This link goes to his playlist of all the different shelters he has built in the jungle in Australia. He has built wattle-and-daub, thatched, mud, and brick. He has made thatched roofs as well as clay roof tiles. They come in different sizes and shapes and levels of complexity. Many feature a wood burning stove made from mud or clay, and some even channel the fire’s heat to the bed. Also included are some workshop and storage shelters, so even if you are planning on living in a camper on your land, the easy-up workshop might be very helpful.

Be sure to turn on the subtitles. He never speaks during his videos, but he explains what he’s doing and why in the subtitles.

Following John’s channel are the guys at TA Outdoors. They have a series on building camping shelters native to Northern Europe (they are in England), such as simple Viking shelters and stone age roundhouses. They use a variety of materials in their builds, so there’s probably something similar where you live

It’s usually two, sometimes three men putting up the structures, although it’s possible to do it with just one person (although you may need to scale back to compensate or at least use modern tools to speed up the process or help lift things into place).

This wattle-and-daub circular hut, dubbed a “Smurf house,” is on the scale of a child’s playhouse, but it can be scaled up to something more comfortable for an adult to stay in simply by making a wider footprint and taller walls. Something he did, which is unique in all the builds I’ve seen, is he used some sort of grass or rush on the inside walls, which both acts as a layer of insulation and brightens the interior walls a little. (You can also daub the inside of the wall and whitewash it for the same effect.) In the middle ages, similar bundles of grass, straw, or rushes were actually put on the floor (a “threshold” is a strip of wood at a doorway meant to hold the thresh (i.e. the straw) in, so it didn’t get kicked out the door). These provided some insulation value against cold dirt or stone floors, protected compacted dirt floors from damage and spills (which can quickly turn into mud), and were padding for people who slept on the floor. (In this capacity, they were similar to tatami mats in Japanese houses.)

This style of hut is sometimes referred to as a wigwam; various eastern tribes of Native Americans built houses and lodges in this style. I built a cheap greenhouse in this manner, and if you pick the right kind of wood (I have learned through hard experience that while hickory is plentiful around my yard, it’s not the right kind of wood; it’s very brittle when it’s dry), it can last for several years with a bit of maintenance. It’s not hard to build at all, even with only one person; it requires no special skills, like carpentry or joinery, and only requires a cutting implement, a hammer, and some string, wire, or duct tape to lash it together at critical junctures. His video also features some camp improvements, such as a Viking-style portable chair and a vertical oven. You certainly can’t beat his location.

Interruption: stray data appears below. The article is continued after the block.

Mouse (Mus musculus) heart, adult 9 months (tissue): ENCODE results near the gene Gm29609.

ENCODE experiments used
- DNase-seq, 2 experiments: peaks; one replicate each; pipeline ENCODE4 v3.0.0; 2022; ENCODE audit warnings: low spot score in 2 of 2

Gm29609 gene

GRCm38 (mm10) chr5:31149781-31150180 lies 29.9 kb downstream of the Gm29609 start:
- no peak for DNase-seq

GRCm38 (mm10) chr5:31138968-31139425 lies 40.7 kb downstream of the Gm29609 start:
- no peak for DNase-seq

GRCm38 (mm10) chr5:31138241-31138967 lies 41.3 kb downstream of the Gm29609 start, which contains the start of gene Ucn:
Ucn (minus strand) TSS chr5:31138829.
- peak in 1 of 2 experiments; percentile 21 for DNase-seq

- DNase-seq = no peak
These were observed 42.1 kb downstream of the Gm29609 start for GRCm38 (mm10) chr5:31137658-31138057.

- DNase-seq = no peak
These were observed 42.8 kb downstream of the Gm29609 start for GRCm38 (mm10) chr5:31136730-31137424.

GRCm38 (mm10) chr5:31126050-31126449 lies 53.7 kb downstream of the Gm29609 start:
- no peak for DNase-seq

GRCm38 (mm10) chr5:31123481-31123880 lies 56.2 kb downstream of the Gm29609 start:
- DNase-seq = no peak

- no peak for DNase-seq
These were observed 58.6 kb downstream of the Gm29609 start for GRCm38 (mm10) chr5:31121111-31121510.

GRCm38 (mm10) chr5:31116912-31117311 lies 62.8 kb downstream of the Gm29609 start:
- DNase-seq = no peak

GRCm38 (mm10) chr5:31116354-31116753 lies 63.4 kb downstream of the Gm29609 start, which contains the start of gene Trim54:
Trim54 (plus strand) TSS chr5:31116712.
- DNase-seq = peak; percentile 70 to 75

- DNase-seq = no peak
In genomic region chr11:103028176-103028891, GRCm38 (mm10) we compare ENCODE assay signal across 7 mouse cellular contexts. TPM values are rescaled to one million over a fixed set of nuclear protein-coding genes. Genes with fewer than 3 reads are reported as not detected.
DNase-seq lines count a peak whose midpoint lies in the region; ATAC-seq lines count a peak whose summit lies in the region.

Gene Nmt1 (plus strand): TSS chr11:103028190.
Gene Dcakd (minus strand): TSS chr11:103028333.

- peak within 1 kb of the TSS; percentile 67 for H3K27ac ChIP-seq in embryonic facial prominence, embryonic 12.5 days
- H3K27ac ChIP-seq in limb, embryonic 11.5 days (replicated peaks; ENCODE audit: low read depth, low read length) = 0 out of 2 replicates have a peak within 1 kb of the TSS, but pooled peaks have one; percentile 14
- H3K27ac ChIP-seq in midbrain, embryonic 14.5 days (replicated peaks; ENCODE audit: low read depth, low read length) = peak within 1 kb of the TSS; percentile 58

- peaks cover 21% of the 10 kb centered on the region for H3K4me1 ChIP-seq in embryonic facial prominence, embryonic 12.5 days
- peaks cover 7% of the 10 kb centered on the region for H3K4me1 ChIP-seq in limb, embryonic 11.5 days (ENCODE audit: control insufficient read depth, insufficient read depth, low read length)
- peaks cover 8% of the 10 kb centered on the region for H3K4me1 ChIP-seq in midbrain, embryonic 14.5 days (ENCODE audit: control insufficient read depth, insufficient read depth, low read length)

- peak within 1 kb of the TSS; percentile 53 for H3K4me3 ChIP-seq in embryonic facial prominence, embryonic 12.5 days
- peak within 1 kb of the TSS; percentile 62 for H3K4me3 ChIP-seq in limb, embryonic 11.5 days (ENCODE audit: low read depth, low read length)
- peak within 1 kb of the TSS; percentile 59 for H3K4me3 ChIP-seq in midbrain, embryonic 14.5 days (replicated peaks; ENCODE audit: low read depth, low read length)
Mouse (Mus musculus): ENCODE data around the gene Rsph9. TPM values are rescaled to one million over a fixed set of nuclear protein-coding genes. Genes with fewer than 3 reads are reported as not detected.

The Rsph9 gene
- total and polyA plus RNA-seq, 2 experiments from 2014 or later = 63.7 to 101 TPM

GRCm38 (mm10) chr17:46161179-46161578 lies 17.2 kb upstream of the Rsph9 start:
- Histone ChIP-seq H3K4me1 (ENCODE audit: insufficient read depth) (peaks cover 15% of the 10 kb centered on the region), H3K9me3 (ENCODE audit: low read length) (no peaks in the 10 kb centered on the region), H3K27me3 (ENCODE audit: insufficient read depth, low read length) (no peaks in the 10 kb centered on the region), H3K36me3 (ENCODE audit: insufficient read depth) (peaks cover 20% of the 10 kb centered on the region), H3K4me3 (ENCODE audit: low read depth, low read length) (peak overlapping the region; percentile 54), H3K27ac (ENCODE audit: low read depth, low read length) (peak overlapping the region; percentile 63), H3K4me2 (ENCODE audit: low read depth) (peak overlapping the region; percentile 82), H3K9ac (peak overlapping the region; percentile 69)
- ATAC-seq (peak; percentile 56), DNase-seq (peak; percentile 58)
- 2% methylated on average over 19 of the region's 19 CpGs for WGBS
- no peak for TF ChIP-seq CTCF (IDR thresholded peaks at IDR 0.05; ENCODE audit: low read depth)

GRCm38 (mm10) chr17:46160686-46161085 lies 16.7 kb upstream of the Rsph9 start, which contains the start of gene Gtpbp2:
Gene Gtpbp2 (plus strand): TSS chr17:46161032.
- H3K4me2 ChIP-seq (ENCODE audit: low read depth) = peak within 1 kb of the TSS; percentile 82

If you have a bit more time to spend on building something, need something that will last a few years without needing to be totally rebuilt, or you want some practice before building a full cabin, then check out this hut bordering on being a cabin. He features several different construction techniques for the walls, so there are a lot of ideas here. And he uses a metal barrel for a quick and easy indoor fireplace.

This is another log cabin-type hut, but it takes advantage of a cluster of pine trees to form the corners and doorway of the cabin—eliminating the need for notching. The only thing I would have done differently would have been to put one extra log on one side and created a shed roof effect. This is obviously meant as a winter cabin, where snow is the only thing to have to guard against, but a shed roof (as well as something else to go with the bark shingles) would be necessary in a rainy season.

This is a small stone hut with mud mortar and wooden rafters cut from deadfall. Compared to some other camping shelters, the amount of time spent on this one should mean that it will last a number of years. It will also be easier to heat in winter, cooler in summer, and overall a more comfortable place to live off-grid, and so a better option if you’re going to need to live in your camping shelter for a long time. Of course, this construction technique is dependent on your location having useable stone. A little skill is needed for the construction, but the carpentry joins are not too difficult for a beginner to learn. (And you can replace the drilling and pegging with nailing, which is faster and easier.)

When working with any type of mud structure, whether that’s a mud mortar, like this, or a mud wattle-and-daub, you need to give your roof a lot of overhang to make sure the rain does not touch your mud walls. An architectural study I read about a number of years ago found that even with modern houses, there is a direct correlation between the amount of overhang the roof has and how long the house can be expected to last.

Building the walls and trusses:

Adding a fireplace and roof: